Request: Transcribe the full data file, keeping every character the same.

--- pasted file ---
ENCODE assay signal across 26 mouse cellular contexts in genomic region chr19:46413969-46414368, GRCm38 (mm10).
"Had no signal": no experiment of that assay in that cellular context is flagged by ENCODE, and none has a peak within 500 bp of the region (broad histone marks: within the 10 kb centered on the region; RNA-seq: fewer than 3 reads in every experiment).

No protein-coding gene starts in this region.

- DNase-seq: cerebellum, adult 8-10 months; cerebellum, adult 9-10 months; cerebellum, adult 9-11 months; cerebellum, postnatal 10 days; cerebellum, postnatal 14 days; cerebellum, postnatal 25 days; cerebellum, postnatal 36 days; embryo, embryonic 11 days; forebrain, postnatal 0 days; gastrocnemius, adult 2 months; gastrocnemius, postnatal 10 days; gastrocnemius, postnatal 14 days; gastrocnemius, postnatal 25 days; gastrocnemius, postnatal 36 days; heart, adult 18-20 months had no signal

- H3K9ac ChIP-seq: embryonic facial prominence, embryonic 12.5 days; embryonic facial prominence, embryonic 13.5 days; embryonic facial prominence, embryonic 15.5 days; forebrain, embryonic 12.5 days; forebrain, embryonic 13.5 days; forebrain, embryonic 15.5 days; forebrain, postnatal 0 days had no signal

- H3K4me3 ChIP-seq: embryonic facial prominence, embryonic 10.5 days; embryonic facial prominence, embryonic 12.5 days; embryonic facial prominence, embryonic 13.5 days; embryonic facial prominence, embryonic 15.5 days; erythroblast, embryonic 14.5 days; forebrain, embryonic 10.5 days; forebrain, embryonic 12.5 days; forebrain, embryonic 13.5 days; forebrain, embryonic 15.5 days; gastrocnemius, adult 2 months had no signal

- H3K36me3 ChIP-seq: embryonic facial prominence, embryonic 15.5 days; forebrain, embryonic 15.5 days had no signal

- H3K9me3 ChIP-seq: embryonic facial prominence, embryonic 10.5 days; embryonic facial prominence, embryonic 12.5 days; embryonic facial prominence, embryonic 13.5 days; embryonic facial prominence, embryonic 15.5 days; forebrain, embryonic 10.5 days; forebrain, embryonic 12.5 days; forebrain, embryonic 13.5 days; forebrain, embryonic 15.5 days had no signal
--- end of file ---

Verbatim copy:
ENCODE assay signal across 26 mouse cellular contexts in genomic region chr19:46413969-46414368, GRCm38 (mm10).
"Had no signal": no experiment of that assay in that cellular context is flagged by ENCODE, and none has a peak within 500 bp of the region (broad histone marks: within the 10 kb centered on the region; RNA-seq: fewer than 3 reads in every experiment).

No protein-coding gene starts in this region.

- DNase-seq: cerebellum, adult 8-10 months; cerebellum, adult 9-10 months; cerebellum, adult 9-11 months; cerebellum, postnatal 10 days; cerebellum, postnatal 14 days; cerebellum, postnatal 25 days; cerebellum, postnatal 36 days; embryo, embryonic 11 days; forebrain, postnatal 0 days; gastrocnemius, adult 2 months; gastrocnemius, postnatal 10 days; gastrocnemius, postnatal 14 days; gastrocnemius, postnatal 25 days; gastrocnemius, postnatal 36 days; heart, adult 18-20 months had no signal

- H3K9ac ChIP-seq: embryonic facial prominence, embryonic 12.5 days; embryonic facial prominence, embryonic 13.5 days; embryonic facial prominence, embryonic 15.5 days; forebrain, embryonic 12.5 days; forebrain, embryonic 13.5 days; forebrain, embryonic 15.5 days; forebrain, postnatal 0 days had no signal

- H3K4me3 ChIP-seq: embryonic facial prominence, embryonic 10.5 days; embryonic facial prominence, embryonic 12.5 days; embryonic facial prominence, embryonic 13.5 days; embryonic facial prominence, embryonic 15.5 days; erythroblast, embryonic 14.5 days; forebrain, embryonic 10.5 days; forebrain, embryonic 12.5 days; forebrain, embryonic 13.5 days; forebrain, embryonic 15.5 days; gastrocnemius, adult 2 months had no signal

- H3K36me3 ChIP-seq: embryonic facial prominence, embryonic 15.5 days; forebrain, embryonic 15.5 days had no signal

- H3K9me3 ChIP-seq: embryonic facial prominence, embryonic 10.5 days; embryonic facial prominence, embryonic 12.5 days; embryonic facial prominence, embryonic 13.5 days; embryonic facial prominence, embryonic 15.5 days; forebrain, embryonic 10.5 days; forebrain, embryonic 12.5 days; forebrain, embryonic 13.5 days; forebrain, embryonic 15.5 days had no signal